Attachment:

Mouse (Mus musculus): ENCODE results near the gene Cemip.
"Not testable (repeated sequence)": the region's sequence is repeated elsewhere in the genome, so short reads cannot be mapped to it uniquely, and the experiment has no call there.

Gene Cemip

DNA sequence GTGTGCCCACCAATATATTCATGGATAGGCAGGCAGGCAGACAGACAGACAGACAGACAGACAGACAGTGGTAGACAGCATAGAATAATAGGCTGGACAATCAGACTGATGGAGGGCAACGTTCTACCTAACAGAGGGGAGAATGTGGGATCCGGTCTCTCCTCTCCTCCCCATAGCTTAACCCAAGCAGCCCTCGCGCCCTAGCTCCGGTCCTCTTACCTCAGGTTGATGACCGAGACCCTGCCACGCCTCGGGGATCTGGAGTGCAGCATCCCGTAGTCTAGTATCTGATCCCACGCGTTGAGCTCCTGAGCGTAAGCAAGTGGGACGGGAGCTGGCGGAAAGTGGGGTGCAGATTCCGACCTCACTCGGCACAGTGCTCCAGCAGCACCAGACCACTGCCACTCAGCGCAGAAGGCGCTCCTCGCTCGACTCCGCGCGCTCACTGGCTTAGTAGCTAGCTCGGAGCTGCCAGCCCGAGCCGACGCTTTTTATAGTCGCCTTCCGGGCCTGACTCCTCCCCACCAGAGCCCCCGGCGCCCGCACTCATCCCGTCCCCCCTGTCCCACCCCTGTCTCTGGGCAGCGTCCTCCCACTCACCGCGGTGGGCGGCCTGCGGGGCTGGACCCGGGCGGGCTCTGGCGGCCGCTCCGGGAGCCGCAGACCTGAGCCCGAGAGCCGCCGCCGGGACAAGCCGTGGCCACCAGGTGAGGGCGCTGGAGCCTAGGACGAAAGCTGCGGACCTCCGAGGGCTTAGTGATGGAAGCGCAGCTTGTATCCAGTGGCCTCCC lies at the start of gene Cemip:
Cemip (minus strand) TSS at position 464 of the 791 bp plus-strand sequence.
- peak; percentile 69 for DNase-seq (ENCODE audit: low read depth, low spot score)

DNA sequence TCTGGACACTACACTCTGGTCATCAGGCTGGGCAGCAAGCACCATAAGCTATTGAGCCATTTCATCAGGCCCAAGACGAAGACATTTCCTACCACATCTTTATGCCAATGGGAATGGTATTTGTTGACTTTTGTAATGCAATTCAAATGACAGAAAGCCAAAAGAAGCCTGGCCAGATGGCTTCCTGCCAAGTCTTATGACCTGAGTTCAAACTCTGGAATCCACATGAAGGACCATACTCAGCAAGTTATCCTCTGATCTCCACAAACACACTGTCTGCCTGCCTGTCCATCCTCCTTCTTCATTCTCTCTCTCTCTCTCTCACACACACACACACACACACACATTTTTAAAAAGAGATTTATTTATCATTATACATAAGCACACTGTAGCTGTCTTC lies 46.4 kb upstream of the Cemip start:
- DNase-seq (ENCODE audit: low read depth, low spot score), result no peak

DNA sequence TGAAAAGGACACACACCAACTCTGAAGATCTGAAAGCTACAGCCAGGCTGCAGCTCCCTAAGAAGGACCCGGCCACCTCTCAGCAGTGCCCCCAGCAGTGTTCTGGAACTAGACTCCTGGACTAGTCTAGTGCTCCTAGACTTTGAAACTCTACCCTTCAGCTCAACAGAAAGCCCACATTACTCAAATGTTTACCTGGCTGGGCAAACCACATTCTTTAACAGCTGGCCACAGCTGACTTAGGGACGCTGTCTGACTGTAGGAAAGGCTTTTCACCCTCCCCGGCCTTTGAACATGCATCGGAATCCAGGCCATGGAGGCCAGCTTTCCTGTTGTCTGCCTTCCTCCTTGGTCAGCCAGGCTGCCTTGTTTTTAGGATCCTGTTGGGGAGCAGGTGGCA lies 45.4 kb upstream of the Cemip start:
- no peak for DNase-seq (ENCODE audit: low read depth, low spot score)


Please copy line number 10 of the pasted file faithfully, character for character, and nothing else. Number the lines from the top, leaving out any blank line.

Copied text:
- no peak for DNase-seq (ENCODE audit: low read depth, low spot score)